UC Santa Cruz is committed to providing a safe learning environment that is free of all forms of gender discrimination and sexual harassment, which are explicitly prohibited under Title IX. If you have experienced any form of sexual harassment, sexual assault, domestic violence, dating violence, or stalking, know that you are not alone. The Title IX Office, the Campus Advocacy, Resources & Education (CARE) office, and Counseling & Psychological Services (CAPS) are all resources that you can rely on for support.

Please be aware that if you tell me about a situation involving Title IX misconduct, I am required to share this information with the Title IX Coordinator. This reporting responsibility also applies to course TAs and tutors (as well to all UCSC employees who are not designated as “confidential” employees, which is a special designation granted to counselors and CARE advocates). Although I have to make that notification, you will control how your case will be handled, including whether or not you wish to pursue a formal complaint. The goal is to make sure that you are aware of the range of options available to you and that you have access to the resources you need.

Confidential resources are available through CARE. Confidentiality means CARE advocates will not share any information with Title IX, the police, parents, or anyone else without explicit permission. CARE advocates are trained to support you in understanding your rights and options, accessing health and counseling services, providing academic and housing accommodations, helping with legal protective orders, and more. You can contact CARE at (831) 502-2273 or care@ucsc.edu.

In addition to CARE, these resources are available to you:

Difficult Conversations

In our in-class and online discussions and dialogues, we will have the opportunity to explore challenging, high-stakes issues and increase our understanding of different perspectives. Our conversations may not always be easy. We sometimes will make mistakes in our speaking and our listening. Sometimes we will need patience or courage or imagination or any number of qualities in combination to engage our texts, our classmates, and our own ideas and experiences. We will always need respect for others. Thus, an important aim of our classroom interactions will be for us to increase our facility with difficult conversations that arise inside issues of social justice, politics, economics, morality, religion, and other issues where reasonable people often hold diverse perspectives. This effort will ultimately deepen our understanding and allow us to make the most of being in a community with people of many backgrounds, experiences, and positions.

Report an incident of hate or bias

The University of California, Santa Cruz is committed to maintaining an objective, civil, diverse and supportive community, free of coercion, bias, hate, intimidation, dehumanization or exploitation. The Hate/Bias Response Team is a group of administrators who support and guide students seeking assistance in determining how to handle a bias incident involving another student, a staff member, or a faculty member. To report an incident of hate or bias, please use the following form: Hate/Bias Report Form

Student Services

Counseling and Psychological Services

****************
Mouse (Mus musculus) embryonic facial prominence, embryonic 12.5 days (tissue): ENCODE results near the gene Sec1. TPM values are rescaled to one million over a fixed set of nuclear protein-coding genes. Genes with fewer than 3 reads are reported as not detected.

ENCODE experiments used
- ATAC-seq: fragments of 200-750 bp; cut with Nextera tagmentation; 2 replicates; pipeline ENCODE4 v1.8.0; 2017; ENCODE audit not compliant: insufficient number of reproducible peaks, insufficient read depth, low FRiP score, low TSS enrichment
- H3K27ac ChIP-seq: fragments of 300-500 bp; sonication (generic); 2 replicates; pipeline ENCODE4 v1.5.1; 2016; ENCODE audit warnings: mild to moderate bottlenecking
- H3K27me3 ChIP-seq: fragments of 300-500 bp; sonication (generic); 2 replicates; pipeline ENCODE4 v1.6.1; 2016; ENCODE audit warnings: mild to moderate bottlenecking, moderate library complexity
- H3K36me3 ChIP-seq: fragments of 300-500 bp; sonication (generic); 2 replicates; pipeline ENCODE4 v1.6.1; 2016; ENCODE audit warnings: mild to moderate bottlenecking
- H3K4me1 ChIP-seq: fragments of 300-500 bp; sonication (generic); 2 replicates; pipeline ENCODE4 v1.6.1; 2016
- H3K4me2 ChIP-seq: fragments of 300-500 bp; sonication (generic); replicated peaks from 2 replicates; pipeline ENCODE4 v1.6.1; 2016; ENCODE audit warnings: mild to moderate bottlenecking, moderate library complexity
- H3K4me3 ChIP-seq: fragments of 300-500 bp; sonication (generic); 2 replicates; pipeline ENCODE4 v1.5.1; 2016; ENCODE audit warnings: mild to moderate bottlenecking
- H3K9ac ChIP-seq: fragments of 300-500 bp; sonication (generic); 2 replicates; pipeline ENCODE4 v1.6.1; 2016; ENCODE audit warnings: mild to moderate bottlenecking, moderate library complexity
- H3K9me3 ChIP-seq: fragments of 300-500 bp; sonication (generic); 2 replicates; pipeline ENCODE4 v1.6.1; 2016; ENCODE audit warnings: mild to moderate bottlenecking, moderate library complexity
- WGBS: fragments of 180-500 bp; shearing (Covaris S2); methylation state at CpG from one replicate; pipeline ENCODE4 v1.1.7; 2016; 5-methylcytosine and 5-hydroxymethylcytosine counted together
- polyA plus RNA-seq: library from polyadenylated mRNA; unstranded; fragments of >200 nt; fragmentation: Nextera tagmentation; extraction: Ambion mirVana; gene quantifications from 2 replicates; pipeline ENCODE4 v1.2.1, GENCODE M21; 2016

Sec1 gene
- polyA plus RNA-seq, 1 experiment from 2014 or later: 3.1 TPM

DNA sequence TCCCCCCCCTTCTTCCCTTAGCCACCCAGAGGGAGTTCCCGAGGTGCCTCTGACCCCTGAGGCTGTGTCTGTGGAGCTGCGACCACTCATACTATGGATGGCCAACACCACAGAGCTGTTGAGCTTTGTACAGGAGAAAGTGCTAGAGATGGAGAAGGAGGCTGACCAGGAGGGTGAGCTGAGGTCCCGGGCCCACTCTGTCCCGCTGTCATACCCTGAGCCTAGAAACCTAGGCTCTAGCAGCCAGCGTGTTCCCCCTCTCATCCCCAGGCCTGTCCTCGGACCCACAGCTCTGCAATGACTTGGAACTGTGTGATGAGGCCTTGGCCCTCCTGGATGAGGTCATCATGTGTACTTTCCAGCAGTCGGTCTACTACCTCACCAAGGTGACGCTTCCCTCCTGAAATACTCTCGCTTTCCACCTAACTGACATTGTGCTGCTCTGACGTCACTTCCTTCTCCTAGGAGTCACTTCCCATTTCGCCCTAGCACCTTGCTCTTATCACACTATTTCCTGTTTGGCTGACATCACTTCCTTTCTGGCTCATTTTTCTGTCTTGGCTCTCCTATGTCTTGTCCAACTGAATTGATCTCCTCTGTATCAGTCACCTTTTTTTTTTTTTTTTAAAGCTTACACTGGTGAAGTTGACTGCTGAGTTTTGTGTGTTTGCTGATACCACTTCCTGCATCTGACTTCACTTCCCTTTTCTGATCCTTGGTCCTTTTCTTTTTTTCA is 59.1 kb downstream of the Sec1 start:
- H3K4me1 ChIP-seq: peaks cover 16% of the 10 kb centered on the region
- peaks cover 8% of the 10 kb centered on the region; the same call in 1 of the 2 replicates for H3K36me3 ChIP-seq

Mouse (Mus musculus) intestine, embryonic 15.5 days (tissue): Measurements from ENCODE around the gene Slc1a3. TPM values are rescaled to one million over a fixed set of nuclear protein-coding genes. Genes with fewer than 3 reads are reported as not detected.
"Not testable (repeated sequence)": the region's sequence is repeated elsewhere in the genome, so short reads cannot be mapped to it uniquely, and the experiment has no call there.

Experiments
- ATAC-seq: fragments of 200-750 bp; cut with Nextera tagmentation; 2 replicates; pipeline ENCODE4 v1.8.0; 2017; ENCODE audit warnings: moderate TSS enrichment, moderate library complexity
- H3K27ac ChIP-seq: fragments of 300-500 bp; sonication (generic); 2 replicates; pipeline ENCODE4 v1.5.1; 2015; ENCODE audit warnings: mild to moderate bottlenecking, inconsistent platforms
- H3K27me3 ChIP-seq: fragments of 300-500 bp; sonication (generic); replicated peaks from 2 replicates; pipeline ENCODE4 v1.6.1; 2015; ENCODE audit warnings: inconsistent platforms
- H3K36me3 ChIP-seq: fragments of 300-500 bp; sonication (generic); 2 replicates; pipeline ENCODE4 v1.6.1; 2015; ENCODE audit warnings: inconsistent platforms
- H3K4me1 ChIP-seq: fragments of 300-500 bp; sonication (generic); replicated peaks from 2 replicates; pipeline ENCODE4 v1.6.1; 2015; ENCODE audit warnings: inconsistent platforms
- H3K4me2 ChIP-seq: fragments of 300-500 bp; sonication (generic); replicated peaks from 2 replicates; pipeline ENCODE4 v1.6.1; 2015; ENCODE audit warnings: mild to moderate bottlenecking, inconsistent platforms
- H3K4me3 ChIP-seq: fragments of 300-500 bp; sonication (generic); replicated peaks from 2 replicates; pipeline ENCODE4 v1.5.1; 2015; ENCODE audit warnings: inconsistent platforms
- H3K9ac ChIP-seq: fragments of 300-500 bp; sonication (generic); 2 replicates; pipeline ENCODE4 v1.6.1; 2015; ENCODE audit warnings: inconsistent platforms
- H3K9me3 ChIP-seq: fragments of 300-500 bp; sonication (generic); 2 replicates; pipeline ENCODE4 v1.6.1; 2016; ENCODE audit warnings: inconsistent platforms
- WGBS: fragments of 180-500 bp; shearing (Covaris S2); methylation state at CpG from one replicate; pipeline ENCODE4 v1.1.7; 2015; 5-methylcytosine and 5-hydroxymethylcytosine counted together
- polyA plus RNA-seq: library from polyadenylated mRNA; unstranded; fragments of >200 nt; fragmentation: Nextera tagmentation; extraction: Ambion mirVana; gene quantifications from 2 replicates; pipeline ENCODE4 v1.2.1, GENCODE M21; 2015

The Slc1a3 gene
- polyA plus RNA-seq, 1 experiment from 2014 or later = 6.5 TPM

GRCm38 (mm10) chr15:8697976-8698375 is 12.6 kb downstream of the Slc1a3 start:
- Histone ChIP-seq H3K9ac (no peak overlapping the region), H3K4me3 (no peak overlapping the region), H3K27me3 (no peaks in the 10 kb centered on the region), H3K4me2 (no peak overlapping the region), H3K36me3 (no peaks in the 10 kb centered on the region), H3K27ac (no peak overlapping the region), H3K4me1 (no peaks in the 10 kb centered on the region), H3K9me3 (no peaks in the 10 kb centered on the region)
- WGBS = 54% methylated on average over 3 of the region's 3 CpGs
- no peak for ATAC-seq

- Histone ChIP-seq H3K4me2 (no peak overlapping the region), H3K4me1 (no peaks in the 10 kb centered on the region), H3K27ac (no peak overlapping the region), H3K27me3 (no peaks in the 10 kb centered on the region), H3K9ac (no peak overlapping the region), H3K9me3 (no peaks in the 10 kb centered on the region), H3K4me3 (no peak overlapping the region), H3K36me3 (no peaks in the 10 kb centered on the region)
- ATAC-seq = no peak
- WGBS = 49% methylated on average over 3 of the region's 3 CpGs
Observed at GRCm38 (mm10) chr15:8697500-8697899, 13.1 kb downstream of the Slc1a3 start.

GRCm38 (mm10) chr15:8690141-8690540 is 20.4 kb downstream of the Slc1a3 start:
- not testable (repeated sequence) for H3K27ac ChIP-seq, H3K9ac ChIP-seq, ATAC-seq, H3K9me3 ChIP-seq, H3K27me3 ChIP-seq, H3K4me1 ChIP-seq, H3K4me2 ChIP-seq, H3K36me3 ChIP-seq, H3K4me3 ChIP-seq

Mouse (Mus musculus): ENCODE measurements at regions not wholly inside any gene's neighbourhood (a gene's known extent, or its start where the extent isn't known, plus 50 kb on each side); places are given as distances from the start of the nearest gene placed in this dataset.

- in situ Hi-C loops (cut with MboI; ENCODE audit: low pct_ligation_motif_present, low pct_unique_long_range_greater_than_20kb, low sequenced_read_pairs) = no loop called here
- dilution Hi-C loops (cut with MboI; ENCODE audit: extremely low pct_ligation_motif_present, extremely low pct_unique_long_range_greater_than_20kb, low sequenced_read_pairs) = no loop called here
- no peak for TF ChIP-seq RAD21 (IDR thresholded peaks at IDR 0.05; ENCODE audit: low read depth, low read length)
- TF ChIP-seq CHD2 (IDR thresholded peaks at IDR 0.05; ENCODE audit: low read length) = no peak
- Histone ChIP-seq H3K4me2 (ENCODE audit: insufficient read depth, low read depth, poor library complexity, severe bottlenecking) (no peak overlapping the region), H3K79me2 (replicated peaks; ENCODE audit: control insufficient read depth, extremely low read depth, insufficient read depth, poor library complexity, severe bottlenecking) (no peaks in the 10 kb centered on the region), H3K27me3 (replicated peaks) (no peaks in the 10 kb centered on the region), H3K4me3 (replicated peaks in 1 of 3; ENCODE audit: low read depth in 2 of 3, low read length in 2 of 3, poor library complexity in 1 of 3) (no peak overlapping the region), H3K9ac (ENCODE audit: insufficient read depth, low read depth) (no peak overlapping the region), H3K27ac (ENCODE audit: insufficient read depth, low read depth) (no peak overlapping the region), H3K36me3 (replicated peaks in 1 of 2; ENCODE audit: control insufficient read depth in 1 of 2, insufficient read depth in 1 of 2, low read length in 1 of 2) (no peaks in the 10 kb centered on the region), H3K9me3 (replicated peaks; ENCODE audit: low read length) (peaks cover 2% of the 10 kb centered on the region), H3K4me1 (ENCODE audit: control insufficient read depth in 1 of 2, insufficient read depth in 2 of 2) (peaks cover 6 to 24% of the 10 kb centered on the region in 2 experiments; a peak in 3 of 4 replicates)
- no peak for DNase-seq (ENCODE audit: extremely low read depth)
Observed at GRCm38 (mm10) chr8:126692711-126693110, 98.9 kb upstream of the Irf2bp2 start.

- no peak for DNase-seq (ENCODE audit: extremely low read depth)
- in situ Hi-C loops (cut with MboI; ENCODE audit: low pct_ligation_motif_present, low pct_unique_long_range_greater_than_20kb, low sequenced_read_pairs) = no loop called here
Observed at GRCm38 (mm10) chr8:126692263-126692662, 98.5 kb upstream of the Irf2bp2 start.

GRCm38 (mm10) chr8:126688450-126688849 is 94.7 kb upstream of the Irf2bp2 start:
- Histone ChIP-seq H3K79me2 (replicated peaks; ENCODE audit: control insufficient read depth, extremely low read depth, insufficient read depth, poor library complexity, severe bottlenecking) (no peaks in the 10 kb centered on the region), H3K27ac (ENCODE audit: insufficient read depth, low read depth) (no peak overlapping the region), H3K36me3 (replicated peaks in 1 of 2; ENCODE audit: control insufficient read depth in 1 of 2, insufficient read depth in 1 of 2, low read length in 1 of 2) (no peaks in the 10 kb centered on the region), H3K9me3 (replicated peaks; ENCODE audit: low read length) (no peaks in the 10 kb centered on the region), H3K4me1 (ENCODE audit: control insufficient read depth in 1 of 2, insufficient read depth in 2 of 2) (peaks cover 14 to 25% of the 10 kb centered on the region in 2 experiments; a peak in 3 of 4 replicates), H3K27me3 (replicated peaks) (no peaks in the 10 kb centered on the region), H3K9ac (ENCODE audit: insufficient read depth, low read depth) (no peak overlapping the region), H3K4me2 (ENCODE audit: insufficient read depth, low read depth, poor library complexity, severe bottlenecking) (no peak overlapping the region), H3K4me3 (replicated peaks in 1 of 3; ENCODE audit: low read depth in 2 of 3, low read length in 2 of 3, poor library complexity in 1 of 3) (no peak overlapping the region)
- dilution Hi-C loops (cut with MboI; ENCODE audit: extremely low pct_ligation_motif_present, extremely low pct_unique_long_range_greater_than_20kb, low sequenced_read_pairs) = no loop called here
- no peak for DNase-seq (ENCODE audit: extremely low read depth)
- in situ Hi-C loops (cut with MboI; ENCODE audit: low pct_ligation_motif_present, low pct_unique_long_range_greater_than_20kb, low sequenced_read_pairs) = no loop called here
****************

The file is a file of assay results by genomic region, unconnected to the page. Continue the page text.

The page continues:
Many students at UCSC face personal challenges or have psychological needs that may interfere with their academic progress, social development, or emotional wellbeing. The university offers a variety of confidential services to help you through difficult times, including individual and group counseling, crisis intervention, consultations, online chats, and mental health screenings. These services are provided by staff who welcome all students and embrace a philosophy respectful of clients’ cultural and religious backgrounds, and sensitive to differences in race, ability, gender identity and sexual orientation.

 

Student Success and Engagement Hub

The Division of Student Success provides campus-wide coordination and leadership for student success programs and activities across departments, divisions, the colleges, and administrative units. 

 

Tutoring and Learning Support

At Learning Support Services (LSS), undergraduate students build a strong foundation for success and cultivate a sense of belonging in our Community of Learners. LSS partners with faculty and staff to advance educational equity by designing inclusive learning environments in Modified Supplemental Instruction, Small Group Tutoring, and Writing Support. When students fully engage in our programs, they gain transformative experiences that empower them at the university and beyond.

 

Slug Support Program

College can be a challenging time for students and during times of stress it is not always easy to find the help you need.  Slug Support can give help with everything from basic needs (housing, food, or financial insecurity) to getting the technology you need during remote instruction. 

To get started with SLUG Support, please contact the Dean of Students Office at 831-459-4446 or you may send us an email at deanofstudents@ucsc.edu.

 

Slug Help/Technology 

The ITS Support Center is your single point of contact for all issues, problems or questions related to technology services and computing at UC Santa Cruz. To get technological help, simply email help@ucsc.edu. 

 

On-Campus Emergency Contacts

Slug Help/Emergency Services. For all other help and support, including the health center and emergency services, start here. Always dial 9-1-1 in the case of an emergency. 

 

Course Summary:

Date Details Due